Spain is on the news: unemployment higher than ever, urgent need for funding of the public administration, unhealthy banks, political conflicts between regions…
But how is the Spanish mobility market doing? Is it affected by the current scenario? What are the side effects of the economic downturn and how do they impact the daily operations?
- Non-EU nationals: With the increasing national unemployment figures, the inbound immigration has become more challenging even for bigger companies. Applications for other than highly qualified professionals or key positions are likely to be refused. Any inconsistency in the documentation submitted can cause important inconveniences and a careful initial analysis is recommended to guarantee the success of any immigration process.
- EU-nationals: The national Social Security and the public health care have run into serious funding problems and now even the EU-nationals are required to provide that they either have enough funds to reside in Spain or documents which prove that they are paying and will be backed by the social security in their country of origin.
- Procedures with the public administration: The daily operations with the Spanish administration are getting more challenging due the changing and often unclear regulations, cuts in the public sector and low motivation of the public workers. With new administrative regulations, registering foreign nationals with the Spanish administration has become a more bureaucratic procedure. This obviously requires more steps in order to obtain documentation for the Expats.
- Rental market: The current situation has increased the demand for rental properties as banks tend to lend to the potential buyers only when they are purchasing a property owned by the bank. The banks are acting as estate agencies with the properties that they have reposed, making life harder for private home owners needing to sell. The rental prices in the capital cities are remaining in previous levels for the well located, small and family sized flats. Though, the luxury properties are losing market and the rents are coming slowly down.
- Rental guarantees: The general uncertainty in the market is making the Spanish public to have little confidence. This affects also the private real estate market as even more economic guarantees are demanded by the landlords to avoid unpaid rents. This often surprises our clients who feel that as there is such a big economic problem in Spain they should have a much higher bargaining power. In addition to the standard safety deposits, additional bank guarantees or cash deposits are often demanded. Company reference letters or guarantees are accepted by some owners.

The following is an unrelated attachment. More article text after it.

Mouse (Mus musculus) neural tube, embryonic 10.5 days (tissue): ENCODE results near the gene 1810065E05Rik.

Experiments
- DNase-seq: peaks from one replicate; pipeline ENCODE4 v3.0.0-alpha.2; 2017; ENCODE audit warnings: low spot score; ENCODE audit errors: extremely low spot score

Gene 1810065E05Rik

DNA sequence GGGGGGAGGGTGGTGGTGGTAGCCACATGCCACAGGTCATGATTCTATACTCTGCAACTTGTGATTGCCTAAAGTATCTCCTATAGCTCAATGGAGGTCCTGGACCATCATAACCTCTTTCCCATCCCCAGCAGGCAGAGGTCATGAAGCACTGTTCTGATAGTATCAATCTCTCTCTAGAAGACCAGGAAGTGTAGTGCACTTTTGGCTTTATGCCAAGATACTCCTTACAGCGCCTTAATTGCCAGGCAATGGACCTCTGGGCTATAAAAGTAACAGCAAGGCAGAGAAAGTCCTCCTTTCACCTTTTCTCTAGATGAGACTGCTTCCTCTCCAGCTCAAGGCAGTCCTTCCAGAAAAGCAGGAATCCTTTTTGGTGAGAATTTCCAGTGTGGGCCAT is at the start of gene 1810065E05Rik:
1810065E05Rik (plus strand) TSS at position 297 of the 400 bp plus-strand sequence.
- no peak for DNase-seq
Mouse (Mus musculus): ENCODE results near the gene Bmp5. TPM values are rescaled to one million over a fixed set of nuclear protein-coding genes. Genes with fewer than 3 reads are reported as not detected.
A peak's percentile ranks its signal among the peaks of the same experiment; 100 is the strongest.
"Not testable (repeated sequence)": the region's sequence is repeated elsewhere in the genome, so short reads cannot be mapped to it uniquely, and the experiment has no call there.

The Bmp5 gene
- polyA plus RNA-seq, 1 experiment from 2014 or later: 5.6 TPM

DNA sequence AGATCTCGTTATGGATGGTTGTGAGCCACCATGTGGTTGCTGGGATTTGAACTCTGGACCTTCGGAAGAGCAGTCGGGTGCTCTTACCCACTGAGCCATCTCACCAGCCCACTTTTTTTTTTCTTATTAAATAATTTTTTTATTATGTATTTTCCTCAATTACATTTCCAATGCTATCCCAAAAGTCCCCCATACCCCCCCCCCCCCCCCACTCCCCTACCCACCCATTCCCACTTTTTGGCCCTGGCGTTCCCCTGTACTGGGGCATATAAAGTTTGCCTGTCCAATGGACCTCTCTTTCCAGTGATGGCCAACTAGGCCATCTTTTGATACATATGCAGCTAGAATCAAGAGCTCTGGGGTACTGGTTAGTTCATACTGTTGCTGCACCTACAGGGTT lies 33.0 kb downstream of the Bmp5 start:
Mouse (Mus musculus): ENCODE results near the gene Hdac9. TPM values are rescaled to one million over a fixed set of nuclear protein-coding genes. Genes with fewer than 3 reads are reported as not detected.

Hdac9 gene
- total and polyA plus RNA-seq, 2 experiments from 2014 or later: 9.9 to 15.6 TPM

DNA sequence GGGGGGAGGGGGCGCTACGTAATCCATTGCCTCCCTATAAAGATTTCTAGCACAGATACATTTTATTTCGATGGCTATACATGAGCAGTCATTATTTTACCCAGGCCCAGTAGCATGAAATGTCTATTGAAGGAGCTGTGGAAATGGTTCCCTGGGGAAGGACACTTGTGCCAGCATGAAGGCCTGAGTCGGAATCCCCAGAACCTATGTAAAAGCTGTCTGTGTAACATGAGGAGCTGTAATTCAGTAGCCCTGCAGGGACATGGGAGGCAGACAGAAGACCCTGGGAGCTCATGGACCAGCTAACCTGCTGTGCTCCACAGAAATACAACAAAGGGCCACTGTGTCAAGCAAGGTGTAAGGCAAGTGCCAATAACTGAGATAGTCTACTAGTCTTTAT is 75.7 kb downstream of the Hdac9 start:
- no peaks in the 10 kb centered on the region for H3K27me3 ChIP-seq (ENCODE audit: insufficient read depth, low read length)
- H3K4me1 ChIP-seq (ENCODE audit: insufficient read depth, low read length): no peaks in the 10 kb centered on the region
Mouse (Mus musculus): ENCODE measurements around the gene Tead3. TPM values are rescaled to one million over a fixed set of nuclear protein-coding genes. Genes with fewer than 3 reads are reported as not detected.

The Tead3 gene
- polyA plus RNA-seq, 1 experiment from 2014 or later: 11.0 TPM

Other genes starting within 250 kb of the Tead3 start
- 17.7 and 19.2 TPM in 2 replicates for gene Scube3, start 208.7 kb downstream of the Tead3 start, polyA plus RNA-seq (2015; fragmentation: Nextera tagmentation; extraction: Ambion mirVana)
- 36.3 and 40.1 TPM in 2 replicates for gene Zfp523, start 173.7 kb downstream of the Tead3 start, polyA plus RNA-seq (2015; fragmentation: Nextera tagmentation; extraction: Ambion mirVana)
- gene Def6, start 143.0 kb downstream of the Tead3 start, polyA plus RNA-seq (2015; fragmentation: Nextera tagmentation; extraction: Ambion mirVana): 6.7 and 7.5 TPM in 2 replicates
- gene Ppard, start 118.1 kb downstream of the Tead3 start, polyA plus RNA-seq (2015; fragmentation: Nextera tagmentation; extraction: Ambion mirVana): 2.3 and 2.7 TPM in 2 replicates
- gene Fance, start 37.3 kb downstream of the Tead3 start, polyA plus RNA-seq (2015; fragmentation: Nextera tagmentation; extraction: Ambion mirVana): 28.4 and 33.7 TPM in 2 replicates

- Assignee profile: Spanish companies are receiving more young talent. Many of the transferees come over with a local Spanish work contract and conditions. Also nationalities are changing: many assignees come from countries like Greece, Eastern Europe and Asia.
- Accompanying family: We can see families slip up, where one member of the family moves to Spain and the partner stays behind keeping their job in the country of origin. Many company policies are not supporting anymore the lost spouse income the options to find a job in Spain are limited as there is such a large unemployment rate, and this is particularly true if the person does not speak Spanish.
- Allowances: Assignees are coming over with lower housing budgets often paid by themselves. We are showing properties in neighbourhoods that we not considered by the expats earlier. Also there is a increasing demand in providing assistance with public schools, where we have been used to looking more at private schooling.
- Opportunities for investors: The current economic scenario is opening investment opportunities which can generate projects with international assignees. The real estate opportunities are also rising for companies willing to acquire centrally located business premises at lower cost.
- Outbound moves: An increasing number of assignees are being transferred to other destinations as the activity in the Spanish market is slowing down. Many big Spanish corporations hardly have any operations in Spain and have their expat population concentrated elsewhere. The youth unemployment figures is forcing a lot of the younger work force to migrate abroad in search of new opportunities, which in the long run might lead to the lack of human capital.
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